It was not always widely accepted or believed that your more trying experiences may directly affect the likelihood of your dabbling in substance abuse and plunging into the depths of drug and alcohol addiction. Whether you blame it on a lack of awareness or plain old ignorance as to the underlying effects that life’s painful realities have on behavior is up to you, but the fact remains: alcoholics, addicts, and their families often did not receive the kind of treatment needed to both treat the addiction and treat the individual.
Perhaps most troubling is recent evidence signaling the connection between victimization – that is, experiences that, whether at the hands of a physically traumatic event or an emotional/psychological one victimize an individual – and increased substance abuse.
One study comparing experiences across individuals victimized by sexual abuse, neglect, physical violence, and assault found a number of disconcerting yet very telling truths, namely that individuals suffering from a horrific event or issues with sexual identity (i.e. gay, lesbian, bisexual, and transgender persons) are more likely to turn to drugs and alcohol as a coping mechanism than those who lead relatively “uneventful” lives. Further complicating this reality is that it produces a sort of vicious cycle of violence and oppression as evidenced by the fact that “up to 86 percent of homicide offenders; 60 percent of sexual offenders; 57 percent of men and 27 percent of women involved in domestic violence; 37 percent of assault offenders; and 13 percent of child abusers” were drinking at the time they committed said crimes.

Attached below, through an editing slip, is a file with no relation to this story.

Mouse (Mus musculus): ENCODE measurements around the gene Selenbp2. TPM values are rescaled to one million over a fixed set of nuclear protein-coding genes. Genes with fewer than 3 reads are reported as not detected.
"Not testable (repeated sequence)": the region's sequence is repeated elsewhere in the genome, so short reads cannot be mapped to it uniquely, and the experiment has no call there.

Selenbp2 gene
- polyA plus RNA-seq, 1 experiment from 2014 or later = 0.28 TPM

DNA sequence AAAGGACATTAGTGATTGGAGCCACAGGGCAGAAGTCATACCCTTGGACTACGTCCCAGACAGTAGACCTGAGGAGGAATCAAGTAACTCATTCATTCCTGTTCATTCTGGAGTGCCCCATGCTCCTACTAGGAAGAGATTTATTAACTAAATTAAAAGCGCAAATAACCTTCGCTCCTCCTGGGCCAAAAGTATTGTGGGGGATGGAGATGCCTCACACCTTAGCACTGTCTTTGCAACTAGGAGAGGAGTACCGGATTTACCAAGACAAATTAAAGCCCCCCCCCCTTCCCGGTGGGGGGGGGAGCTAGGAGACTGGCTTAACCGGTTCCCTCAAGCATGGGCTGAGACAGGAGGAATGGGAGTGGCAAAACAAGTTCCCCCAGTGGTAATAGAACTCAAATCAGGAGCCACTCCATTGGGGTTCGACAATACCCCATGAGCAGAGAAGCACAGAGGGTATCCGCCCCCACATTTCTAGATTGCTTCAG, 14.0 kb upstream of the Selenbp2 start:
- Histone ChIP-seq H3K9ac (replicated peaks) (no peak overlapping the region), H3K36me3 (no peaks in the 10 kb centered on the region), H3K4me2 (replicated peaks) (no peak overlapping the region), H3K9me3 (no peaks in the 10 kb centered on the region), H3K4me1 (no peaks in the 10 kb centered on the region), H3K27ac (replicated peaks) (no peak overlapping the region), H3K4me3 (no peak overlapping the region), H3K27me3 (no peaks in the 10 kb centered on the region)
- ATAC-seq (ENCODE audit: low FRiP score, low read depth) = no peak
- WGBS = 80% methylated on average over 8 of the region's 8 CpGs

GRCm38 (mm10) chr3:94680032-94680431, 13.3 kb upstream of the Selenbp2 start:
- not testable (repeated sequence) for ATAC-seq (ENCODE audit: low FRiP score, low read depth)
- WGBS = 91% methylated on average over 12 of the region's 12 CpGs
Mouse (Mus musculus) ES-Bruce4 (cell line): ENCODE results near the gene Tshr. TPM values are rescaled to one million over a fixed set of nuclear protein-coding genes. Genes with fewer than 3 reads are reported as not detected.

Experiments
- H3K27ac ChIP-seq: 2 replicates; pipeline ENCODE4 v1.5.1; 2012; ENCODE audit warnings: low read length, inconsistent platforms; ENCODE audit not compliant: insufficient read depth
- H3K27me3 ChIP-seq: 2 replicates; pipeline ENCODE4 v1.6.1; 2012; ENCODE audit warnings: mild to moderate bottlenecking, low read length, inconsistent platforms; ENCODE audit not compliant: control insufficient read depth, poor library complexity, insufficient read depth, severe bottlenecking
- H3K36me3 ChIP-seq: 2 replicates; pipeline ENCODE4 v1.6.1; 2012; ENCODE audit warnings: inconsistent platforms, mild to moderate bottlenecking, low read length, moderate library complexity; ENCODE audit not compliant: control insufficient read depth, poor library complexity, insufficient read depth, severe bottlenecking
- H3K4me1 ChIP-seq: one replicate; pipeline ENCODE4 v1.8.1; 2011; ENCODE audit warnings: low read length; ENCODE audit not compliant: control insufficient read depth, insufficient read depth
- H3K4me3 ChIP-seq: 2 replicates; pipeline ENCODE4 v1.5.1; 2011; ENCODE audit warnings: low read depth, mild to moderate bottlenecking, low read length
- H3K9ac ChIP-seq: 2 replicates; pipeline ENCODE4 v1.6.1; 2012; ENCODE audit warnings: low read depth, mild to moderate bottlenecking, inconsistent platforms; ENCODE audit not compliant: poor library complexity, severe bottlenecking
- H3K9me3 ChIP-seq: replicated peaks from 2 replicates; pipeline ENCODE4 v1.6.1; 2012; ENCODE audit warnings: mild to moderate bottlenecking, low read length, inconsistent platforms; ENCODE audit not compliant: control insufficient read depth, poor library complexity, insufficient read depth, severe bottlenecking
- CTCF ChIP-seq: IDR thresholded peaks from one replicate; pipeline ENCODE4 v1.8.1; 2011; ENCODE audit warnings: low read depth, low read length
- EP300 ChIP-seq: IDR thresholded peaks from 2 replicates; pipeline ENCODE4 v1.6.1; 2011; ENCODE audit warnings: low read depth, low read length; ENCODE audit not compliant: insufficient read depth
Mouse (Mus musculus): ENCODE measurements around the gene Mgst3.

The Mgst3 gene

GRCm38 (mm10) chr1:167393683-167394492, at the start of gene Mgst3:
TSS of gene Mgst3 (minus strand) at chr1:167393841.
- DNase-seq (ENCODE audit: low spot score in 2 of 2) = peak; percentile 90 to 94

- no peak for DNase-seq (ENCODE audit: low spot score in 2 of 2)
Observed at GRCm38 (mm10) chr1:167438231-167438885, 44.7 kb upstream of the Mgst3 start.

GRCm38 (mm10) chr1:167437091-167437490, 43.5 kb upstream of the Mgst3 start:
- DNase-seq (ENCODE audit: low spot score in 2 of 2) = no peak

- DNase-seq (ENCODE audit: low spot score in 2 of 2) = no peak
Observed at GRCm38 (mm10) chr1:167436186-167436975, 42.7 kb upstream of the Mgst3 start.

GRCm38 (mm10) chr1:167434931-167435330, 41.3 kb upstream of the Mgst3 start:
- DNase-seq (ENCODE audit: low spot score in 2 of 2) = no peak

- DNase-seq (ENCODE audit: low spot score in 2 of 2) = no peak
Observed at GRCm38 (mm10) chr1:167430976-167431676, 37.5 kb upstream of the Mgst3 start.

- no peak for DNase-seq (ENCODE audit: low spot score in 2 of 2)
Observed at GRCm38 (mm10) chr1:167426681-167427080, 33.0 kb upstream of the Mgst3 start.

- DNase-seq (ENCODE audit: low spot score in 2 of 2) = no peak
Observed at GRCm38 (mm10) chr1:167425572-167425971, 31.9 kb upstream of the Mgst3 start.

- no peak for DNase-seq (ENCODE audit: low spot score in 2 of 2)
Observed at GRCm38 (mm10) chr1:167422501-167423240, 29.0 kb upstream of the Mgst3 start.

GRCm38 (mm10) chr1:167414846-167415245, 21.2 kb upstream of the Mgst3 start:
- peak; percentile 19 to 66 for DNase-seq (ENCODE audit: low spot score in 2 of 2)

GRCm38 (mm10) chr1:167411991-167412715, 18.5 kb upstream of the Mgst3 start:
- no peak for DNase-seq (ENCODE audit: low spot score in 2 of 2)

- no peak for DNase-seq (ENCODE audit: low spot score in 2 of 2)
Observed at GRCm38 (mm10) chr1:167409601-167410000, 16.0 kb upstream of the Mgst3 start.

Indeed, you may view this as speculative, but to us, it’s quite clear: victimization increases the likelihood of substance abuse, and substance abuse further fuels the possibility of affecting another individual in much the same way that you have been affected.
Rehab is not an island unto itself. If we’ve said it before, we’ve said it a thousand times: you simply cannot treat addiction without treating the person, which is why Cornerstone Recovery Center fully embraces dual diagnosis as a means of promoting drug and alcohol addiction recovery. Dual diagnosis works to address the physical implications of addiction while delving deep into your psyche, stripping away the defenses you’ve built up over the years and staring down the realities of physical, emotional, and psychological trauma. Without dual diagnosis, without looking deep inside the complexities of your past and the present it wrought, addiction treatment will fall flat. It is only through individualized addiction treatment coupled with the ballast of dual diagnosis that true and honest recovery can take effect.